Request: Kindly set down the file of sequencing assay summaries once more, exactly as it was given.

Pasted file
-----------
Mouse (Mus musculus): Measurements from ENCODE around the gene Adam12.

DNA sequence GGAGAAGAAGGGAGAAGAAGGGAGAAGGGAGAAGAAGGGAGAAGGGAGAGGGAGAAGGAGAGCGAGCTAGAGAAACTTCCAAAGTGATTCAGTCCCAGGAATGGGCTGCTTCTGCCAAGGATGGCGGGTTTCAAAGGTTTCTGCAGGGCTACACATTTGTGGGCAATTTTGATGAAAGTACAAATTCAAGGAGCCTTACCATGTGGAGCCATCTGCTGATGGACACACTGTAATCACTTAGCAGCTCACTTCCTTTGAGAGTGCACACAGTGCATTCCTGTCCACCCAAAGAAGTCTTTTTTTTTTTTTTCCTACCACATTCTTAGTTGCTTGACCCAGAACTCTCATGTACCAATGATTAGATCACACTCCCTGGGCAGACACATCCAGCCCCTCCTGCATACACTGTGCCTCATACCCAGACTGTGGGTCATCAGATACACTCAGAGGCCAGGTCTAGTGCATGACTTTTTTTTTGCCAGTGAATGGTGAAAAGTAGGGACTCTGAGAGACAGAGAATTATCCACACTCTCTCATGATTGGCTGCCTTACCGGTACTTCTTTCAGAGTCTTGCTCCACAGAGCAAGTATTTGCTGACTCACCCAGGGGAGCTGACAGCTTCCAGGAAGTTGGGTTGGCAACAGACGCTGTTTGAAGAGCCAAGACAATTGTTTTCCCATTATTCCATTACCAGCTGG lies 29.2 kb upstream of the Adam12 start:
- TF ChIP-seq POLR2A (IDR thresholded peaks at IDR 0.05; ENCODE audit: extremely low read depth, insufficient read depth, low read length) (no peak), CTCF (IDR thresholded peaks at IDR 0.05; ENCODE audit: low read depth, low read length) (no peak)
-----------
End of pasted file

Mouse (Mus musculus): Measurements from ENCODE around the gene Adam12.

DNA sequence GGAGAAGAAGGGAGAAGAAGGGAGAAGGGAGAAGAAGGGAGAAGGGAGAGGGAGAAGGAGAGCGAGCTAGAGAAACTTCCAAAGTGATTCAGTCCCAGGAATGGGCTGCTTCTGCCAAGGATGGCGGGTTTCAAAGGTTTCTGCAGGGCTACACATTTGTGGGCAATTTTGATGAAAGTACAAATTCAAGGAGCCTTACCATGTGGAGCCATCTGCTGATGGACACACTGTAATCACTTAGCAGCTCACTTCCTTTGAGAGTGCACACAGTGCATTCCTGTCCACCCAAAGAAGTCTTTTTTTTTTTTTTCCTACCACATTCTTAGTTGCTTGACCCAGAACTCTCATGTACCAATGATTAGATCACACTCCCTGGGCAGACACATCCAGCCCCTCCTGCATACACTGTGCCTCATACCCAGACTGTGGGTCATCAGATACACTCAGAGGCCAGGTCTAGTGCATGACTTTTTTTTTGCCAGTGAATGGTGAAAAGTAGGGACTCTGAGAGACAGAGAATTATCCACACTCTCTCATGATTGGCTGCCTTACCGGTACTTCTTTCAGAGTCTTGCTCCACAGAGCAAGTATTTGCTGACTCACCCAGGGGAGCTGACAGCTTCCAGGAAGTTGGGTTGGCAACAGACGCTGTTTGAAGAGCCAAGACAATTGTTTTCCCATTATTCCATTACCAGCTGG lies 29.2 kb upstream of the Adam12 start:
- TF ChIP-seq POLR2A (IDR thresholded peaks at IDR 0.05; ENCODE audit: extremely low read depth, insufficient read depth, low read length) (no peak), CTCF (IDR thresholded peaks at IDR 0.05; ENCODE audit: low read depth, low read length) (no peak)